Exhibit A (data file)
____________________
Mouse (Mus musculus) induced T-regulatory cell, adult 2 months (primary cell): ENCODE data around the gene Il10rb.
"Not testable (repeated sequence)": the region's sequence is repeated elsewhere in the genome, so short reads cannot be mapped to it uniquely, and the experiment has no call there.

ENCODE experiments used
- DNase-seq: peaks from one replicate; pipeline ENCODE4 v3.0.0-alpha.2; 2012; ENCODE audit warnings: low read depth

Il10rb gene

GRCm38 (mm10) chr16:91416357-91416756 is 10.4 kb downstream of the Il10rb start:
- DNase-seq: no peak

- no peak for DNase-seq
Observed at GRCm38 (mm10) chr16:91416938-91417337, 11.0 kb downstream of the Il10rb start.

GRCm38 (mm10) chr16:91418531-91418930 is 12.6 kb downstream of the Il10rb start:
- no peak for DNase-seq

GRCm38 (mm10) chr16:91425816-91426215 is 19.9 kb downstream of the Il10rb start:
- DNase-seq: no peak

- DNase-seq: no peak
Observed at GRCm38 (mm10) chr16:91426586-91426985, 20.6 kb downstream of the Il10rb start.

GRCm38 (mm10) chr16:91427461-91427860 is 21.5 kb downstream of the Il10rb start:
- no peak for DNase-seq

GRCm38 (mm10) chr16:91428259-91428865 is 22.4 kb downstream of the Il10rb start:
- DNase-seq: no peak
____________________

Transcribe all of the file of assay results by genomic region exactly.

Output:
Mouse (Mus musculus) induced T-regulatory cell, adult 2 months (primary cell): ENCODE data around the gene Il10rb.
"Not testable (repeated sequence)": the region's sequence is repeated elsewhere in the genome, so short reads cannot be mapped to it uniquely, and the experiment has no call there.

ENCODE experiments used
- DNase-seq: peaks from one replicate; pipeline ENCODE4 v3.0.0-alpha.2; 2012; ENCODE audit warnings: low read depth

Il10rb gene

GRCm38 (mm10) chr16:91416357-91416756 is 10.4 kb downstream of the Il10rb start:
- DNase-seq: no peak

- no peak for DNase-seq
Observed at GRCm38 (mm10) chr16:91416938-91417337, 11.0 kb downstream of the Il10rb start.

GRCm38 (mm10) chr16:91418531-91418930 is 12.6 kb downstream of the Il10rb start:
- no peak for DNase-seq

GRCm38 (mm10) chr16:91425816-91426215 is 19.9 kb downstream of the Il10rb start:
- DNase-seq: no peak

- DNase-seq: no peak
Observed at GRCm38 (mm10) chr16:91426586-91426985, 20.6 kb downstream of the Il10rb start.

GRCm38 (mm10) chr16:91427461-91427860 is 21.5 kb downstream of the Il10rb start:
- no peak for DNase-seq

GRCm38 (mm10) chr16:91428259-91428865 is 22.4 kb downstream of the Il10rb start:
- DNase-seq: no peak